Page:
It was springtime on the Prairies last month. Or so it seemed, with everything from raging grass fires, dust storms and rivers of rain, to golfers and joggers in short pants on the last day of the year. For many people in Alberta, Saskatchewan and Manitoba, who last year suffered through one of the coldest and most snow-filled winters on record, this winter season has been one to relish. But for others, especially entrepreneurs like Bryan Ardelan, it has been one they would rather forget. The general manager of Mission Ridge Ski Developments Ltd., located on the slopes of the Qu’Appelle Valley about 70 km northwest of Regina, can only hope for a visit from old man winter, and soon. Springlike conditions have left the resort without the one ingredient it needs the most: snow. Normally in December, the modest 10-run ski area would have more than 4,000 visitors.
But Ardelan says only about 200 customers ventured onto Mission Ridge slopes in December—and almost all were young snowboarders using a single run that had been only partially open for two weeks. “I used to watch the sports channel a lot, but now it seems that all I ever do is look at the weather network. After a while, it gets kind of depressing,” says Ardelan.
Blame it on El Niño, the massive pool of warm water off the coast of Chile and Peru that disrupts the planet’s climate every two to seven years. The world has come to expect meteorological havoc when El Niño (Spanish for Christ Child) wakes up, but climatologists say this year’s disruptions may be the worst of the century. While the Prairies and Central Canada enjoy a milderthan-usual winter, much of Russia has been gripped by unusually bitter cold, snow has fallen in Mexico, floods have ravaged parts of South America and droughts grip Indonesia. John McIntyre, an Environment Canada meteorologist, says warm water off the South American coast has forced the westto-east winds of the jet stream into a more northerly pattern, preventing colder arctic air from drifting south across the Prairies. At the same time, El Niño has reduced the force of southerly trade winds, resulting in unusually wet weather in the southern United States and drier winter conditions in most of Mexico. “We’ve been seeing the full impact of El Niño and there is no reason to believe things are going to change dramatically in the immediate future,” says McIntyre.
Of course, nothing is certain. The new year came in with a sudden blast of snow and cold in Alberta, only a day after temperatures reached 14° C in Calgary. But for the most part, meteorologists expect the pattern set in December on the Prairies to continue. In the Regina area, where normal December precipitation is 15.9 mm, only three millimetres—what meteorologists call a “trace of precipitation”—dusted the landscape last month. And with the average 24hour temperature a relatively balmy -5.3° C, far off the normal of -13.6° C, most of the snow vanished in a matter of hours. The story was the same in Winnipeg. Only four millimetres of precipitation was recorded for all of December, a fraction of the 1996 level of 40.2 mm. And in Edmonton, where people played golf over the holiday season in sunny 8° C conditions, precipitation was barely measurable at 0.6 mm, compared with the December average of 22.2 mm. "You can’t help loving it,” says avid golfer Gary Owen, 53, a Calgary advertising salesman.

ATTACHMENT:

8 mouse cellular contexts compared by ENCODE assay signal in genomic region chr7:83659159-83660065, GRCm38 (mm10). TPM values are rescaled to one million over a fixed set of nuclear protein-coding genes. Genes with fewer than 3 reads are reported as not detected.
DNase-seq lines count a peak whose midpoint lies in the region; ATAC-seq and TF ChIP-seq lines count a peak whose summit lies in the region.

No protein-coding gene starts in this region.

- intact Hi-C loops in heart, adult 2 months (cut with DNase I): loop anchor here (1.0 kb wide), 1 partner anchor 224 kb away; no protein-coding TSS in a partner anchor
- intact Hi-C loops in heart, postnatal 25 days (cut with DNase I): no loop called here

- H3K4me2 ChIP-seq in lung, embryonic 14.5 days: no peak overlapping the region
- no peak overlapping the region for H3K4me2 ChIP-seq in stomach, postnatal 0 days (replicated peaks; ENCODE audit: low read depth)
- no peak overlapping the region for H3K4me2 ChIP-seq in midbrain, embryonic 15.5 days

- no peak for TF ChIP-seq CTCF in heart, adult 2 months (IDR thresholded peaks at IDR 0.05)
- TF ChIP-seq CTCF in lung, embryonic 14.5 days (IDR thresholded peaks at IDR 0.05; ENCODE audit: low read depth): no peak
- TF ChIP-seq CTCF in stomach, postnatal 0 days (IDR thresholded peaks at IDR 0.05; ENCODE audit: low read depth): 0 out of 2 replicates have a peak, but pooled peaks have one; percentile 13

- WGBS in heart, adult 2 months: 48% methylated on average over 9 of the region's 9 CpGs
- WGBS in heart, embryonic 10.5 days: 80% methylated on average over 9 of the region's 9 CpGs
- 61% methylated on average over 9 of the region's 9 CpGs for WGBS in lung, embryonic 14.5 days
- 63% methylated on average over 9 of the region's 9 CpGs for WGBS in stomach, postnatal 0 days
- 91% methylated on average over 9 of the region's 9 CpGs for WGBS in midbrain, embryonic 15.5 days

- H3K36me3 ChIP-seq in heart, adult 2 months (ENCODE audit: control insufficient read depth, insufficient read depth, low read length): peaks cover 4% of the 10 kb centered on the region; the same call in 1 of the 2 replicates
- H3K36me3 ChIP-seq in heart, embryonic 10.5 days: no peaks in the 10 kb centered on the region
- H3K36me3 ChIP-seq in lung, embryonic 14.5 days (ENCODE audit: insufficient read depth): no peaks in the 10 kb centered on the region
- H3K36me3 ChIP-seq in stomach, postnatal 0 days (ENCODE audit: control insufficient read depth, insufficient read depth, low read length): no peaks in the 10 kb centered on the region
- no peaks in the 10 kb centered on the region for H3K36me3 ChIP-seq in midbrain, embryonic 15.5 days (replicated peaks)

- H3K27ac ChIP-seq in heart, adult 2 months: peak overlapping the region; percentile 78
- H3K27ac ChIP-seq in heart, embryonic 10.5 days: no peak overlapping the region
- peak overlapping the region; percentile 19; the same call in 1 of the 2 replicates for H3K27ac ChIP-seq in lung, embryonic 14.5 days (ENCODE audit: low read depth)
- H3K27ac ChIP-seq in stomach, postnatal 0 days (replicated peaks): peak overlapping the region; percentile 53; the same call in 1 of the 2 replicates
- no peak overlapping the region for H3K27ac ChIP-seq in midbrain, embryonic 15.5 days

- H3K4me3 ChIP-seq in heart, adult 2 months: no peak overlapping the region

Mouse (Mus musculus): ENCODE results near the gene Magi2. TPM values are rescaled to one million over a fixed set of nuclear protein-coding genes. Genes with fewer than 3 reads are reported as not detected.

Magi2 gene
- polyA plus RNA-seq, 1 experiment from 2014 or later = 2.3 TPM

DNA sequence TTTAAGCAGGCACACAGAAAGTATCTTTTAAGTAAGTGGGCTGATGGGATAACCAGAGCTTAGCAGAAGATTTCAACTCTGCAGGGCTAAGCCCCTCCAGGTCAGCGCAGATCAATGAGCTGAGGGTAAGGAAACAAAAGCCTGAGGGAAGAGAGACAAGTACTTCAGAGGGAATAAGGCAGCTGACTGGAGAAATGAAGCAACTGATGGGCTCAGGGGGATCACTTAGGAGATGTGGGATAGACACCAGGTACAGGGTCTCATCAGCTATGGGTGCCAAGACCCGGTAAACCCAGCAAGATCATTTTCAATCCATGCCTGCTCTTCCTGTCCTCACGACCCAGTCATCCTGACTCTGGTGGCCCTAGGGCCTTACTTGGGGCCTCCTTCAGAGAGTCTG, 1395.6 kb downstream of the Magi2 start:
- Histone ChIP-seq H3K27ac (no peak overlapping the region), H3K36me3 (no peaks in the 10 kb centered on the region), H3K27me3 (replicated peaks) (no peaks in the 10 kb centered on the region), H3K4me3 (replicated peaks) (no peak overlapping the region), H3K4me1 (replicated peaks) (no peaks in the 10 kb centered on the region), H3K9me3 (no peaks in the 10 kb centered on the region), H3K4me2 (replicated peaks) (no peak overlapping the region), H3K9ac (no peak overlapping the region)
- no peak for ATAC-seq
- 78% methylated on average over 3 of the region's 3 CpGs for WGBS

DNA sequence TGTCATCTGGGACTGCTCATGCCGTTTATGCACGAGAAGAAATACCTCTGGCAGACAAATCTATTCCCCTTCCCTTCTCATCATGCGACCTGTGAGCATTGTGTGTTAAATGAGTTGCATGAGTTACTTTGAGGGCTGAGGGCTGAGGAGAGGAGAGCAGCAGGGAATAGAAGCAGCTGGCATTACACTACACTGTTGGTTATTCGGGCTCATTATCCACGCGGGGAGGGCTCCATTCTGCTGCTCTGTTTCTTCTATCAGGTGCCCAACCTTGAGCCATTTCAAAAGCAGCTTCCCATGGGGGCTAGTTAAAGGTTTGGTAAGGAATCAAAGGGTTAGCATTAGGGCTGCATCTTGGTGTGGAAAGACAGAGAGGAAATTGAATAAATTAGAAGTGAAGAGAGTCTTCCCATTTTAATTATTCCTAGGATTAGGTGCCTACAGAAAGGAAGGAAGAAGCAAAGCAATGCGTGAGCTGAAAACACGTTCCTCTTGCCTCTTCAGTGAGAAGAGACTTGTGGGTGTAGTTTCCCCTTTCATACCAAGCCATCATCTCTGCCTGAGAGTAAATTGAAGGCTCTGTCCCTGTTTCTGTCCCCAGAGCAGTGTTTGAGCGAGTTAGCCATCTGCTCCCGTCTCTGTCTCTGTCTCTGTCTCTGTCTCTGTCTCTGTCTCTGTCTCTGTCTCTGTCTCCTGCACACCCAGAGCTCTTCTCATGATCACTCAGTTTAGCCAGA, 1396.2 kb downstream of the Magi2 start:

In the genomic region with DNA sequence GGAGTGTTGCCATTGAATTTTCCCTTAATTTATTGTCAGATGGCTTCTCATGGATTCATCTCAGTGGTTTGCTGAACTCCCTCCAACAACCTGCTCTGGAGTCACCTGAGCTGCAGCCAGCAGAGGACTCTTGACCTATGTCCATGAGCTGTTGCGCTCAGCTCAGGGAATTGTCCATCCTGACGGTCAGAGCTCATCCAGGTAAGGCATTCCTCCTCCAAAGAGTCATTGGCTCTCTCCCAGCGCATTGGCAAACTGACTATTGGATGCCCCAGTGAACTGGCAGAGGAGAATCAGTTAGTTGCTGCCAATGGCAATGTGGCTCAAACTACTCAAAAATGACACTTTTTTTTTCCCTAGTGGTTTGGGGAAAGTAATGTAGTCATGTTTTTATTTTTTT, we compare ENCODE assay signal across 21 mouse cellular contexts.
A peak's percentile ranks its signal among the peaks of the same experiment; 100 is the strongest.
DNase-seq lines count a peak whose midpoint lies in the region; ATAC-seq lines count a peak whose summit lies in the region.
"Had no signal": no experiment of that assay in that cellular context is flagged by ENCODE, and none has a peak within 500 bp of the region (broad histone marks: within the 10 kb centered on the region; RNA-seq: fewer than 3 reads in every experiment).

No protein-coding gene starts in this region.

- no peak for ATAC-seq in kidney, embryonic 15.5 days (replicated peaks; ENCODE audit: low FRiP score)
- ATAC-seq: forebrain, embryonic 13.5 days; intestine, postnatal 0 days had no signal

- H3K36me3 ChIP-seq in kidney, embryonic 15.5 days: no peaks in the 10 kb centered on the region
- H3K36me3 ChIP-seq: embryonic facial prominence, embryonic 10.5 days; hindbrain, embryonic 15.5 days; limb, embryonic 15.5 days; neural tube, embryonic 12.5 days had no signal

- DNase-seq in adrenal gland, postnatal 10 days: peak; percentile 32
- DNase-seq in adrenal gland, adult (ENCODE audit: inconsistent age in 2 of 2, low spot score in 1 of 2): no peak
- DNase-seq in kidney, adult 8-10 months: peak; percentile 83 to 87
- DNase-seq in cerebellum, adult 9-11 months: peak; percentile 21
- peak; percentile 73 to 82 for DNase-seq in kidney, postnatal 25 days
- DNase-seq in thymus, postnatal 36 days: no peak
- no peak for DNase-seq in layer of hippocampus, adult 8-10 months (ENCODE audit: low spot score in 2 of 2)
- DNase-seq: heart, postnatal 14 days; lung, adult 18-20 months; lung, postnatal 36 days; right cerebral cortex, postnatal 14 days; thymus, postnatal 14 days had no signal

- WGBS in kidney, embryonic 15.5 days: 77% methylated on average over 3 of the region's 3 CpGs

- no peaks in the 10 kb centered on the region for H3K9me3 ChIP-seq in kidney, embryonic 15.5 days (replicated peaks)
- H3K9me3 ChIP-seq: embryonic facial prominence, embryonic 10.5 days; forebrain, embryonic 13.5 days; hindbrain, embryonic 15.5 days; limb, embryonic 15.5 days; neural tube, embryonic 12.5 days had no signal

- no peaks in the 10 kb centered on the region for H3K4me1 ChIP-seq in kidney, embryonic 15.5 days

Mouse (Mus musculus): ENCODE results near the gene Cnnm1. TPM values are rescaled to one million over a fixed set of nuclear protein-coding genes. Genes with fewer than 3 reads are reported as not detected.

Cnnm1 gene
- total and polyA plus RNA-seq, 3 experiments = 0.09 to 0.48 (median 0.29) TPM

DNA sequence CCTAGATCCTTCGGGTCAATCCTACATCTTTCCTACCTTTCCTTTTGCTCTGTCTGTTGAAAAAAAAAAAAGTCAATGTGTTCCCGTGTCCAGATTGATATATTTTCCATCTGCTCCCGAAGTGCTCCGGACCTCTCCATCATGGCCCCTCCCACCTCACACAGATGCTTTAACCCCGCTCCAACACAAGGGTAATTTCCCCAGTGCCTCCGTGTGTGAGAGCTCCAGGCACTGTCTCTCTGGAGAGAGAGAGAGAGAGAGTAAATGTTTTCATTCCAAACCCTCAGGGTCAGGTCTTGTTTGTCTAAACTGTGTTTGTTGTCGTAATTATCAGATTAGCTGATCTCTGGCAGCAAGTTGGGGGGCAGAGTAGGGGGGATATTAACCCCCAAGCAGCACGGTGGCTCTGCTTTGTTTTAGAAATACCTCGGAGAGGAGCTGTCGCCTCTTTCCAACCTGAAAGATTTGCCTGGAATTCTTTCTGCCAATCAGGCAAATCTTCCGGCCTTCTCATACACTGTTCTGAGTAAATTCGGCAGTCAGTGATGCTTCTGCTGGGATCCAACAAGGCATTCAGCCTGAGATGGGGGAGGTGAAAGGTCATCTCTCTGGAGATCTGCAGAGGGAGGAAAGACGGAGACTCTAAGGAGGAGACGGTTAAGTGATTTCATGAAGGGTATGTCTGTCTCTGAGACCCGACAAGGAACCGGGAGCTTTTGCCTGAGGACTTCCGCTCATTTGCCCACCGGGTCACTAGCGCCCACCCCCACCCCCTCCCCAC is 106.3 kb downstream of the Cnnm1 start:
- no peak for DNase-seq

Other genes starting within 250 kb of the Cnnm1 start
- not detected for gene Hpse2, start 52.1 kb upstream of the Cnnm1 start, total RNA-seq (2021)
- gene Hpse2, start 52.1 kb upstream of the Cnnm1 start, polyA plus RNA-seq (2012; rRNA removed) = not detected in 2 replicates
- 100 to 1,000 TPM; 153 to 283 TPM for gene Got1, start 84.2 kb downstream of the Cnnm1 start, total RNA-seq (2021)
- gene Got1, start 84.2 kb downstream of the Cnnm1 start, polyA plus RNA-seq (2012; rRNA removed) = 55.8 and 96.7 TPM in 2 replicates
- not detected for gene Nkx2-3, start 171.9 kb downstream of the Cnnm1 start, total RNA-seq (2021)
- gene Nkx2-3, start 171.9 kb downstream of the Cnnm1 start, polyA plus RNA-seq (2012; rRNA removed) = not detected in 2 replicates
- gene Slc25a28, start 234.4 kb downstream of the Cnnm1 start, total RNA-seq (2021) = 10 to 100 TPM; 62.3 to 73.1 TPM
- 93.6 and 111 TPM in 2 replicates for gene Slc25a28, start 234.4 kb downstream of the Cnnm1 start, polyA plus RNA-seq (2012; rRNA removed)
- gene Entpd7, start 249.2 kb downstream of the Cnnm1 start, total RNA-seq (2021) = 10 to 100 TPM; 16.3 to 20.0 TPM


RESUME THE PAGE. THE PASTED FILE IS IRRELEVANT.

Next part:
Golfers may have been rejoicing, but many others were not. Emery Jardine, owner of a Calgary shop that relies on the sale and repair of snowblowers for much of the winter, saw the bottom virtually fall out of his business in December. “It’s just been dead,” says Jardine, 53. “I feel conflicted. I like the warm weather too. But it’s the worst thing possible for business,” says Jardine, who has been forced to lay off two of his seven employees and cut back hours for others. At Winnipeg Yamaha Sports and Leisure, snowmobile sales have slowed dramatically with avid snowmobilers forced to drive into the far southeast corner of the province to find enough snow to make it seem like winter. “The temperature is great for snowmobiling, all we need is about a foot of snow,” says salesman Lawrence Osiowy. Even Alberta ski resorts, which can usually count on an abundance of snow by early December, have been off to their latest and slowest start in decades. At Lake Louise, the fourthlargest ski area in North America, 25 of its 105 runs were still not open on Dec. 28. All runs finally opened after 35 cm of snow arrived on New Year’s Day.
For others, the winter that wasn’t is welcome. Summerlike driving conditions have been good for the taxi business in Calgary, where drivers can make better time and more money than in the slow going of icy, snow-clogged streets. “We’ve been able to service far more customers,” says Allan Enders, president of a company with 400 cabs. “When it’s icy, five or six of our cars a day will be involved in accidents. We likely haven’t had that many accidents in a month. It’s wonderful.” Wonderful for many. But with golf in December, also decidedly weird.
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